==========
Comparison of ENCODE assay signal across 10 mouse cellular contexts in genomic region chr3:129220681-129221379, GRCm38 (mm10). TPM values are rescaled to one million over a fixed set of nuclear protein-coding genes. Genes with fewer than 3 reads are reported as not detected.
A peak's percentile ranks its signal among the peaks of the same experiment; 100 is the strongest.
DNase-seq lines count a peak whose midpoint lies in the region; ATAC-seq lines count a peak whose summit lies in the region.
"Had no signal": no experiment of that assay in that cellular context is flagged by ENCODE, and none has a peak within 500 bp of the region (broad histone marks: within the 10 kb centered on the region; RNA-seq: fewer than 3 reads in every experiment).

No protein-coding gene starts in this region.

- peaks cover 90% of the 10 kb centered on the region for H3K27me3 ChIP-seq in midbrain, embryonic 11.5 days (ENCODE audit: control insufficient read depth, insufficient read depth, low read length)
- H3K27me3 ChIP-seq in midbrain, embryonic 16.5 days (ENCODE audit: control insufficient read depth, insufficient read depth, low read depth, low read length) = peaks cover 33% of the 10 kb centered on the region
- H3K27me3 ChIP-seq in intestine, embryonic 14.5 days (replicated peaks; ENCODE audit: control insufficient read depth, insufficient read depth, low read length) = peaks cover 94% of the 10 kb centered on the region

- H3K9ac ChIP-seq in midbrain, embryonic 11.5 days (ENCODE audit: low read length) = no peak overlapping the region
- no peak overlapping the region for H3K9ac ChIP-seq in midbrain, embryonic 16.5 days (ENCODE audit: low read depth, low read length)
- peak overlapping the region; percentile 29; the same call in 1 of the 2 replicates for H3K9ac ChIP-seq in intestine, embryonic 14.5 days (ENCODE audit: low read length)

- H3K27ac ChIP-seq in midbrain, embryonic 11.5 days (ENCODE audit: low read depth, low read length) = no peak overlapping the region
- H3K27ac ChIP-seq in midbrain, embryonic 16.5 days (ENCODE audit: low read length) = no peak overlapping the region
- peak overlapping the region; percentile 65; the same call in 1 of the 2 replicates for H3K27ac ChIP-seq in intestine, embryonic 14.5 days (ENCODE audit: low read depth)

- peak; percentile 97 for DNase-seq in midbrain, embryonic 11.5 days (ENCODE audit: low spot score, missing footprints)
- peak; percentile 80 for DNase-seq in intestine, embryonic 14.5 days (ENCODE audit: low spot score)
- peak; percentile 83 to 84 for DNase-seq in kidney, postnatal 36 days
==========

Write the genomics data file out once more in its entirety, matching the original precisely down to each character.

Comparison of ENCODE assay signal across 10 mouse cellular contexts in genomic region chr3:129220681-129221379, GRCm38 (mm10). TPM values are rescaled to one million over a fixed set of nuclear protein-coding genes. Genes with fewer than 3 reads are reported as not detected.
A peak's percentile ranks its signal among the peaks of the same experiment; 100 is the strongest.
DNase-seq lines count a peak whose midpoint lies in the region; ATAC-seq lines count a peak whose summit lies in the region.
"Had no signal": no experiment of that assay in that cellular context is flagged by ENCODE, and none has a peak within 500 bp of the region (broad histone marks: within the 10 kb centered on the region; RNA-seq: fewer than 3 reads in every experiment).

No protein-coding gene starts in this region.

- peaks cover 90% of the 10 kb centered on the region for H3K27me3 ChIP-seq in midbrain, embryonic 11.5 days (ENCODE audit: control insufficient read depth, insufficient read depth, low read length)
- H3K27me3 ChIP-seq in midbrain, embryonic 16.5 days (ENCODE audit: control insufficient read depth, insufficient read depth, low read depth, low read length) = peaks cover 33% of the 10 kb centered on the region
- H3K27me3 ChIP-seq in intestine, embryonic 14.5 days (replicated peaks; ENCODE audit: control insufficient read depth, insufficient read depth, low read length) = peaks cover 94% of the 10 kb centered on the region

- H3K9ac ChIP-seq in midbrain, embryonic 11.5 days (ENCODE audit: low read length) = no peak overlapping the region
- no peak overlapping the region for H3K9ac ChIP-seq in midbrain, embryonic 16.5 days (ENCODE audit: low read depth, low read length)
- peak overlapping the region; percentile 29; the same call in 1 of the 2 replicates for H3K9ac ChIP-seq in intestine, embryonic 14.5 days (ENCODE audit: low read length)

- H3K27ac ChIP-seq in midbrain, embryonic 11.5 days (ENCODE audit: low read depth, low read length) = no peak overlapping the region
- H3K27ac ChIP-seq in midbrain, embryonic 16.5 days (ENCODE audit: low read length) = no peak overlapping the region
- peak overlapping the region; percentile 65; the same call in 1 of the 2 replicates for H3K27ac ChIP-seq in intestine, embryonic 14.5 days (ENCODE audit: low read depth)

- peak; percentile 97 for DNase-seq in midbrain, embryonic 11.5 days (ENCODE audit: low spot score, missing footprints)
- peak; percentile 80 for DNase-seq in intestine, embryonic 14.5 days (ENCODE audit: low spot score)
- peak; percentile 83 to 84 for DNase-seq in kidney, postnatal 36 days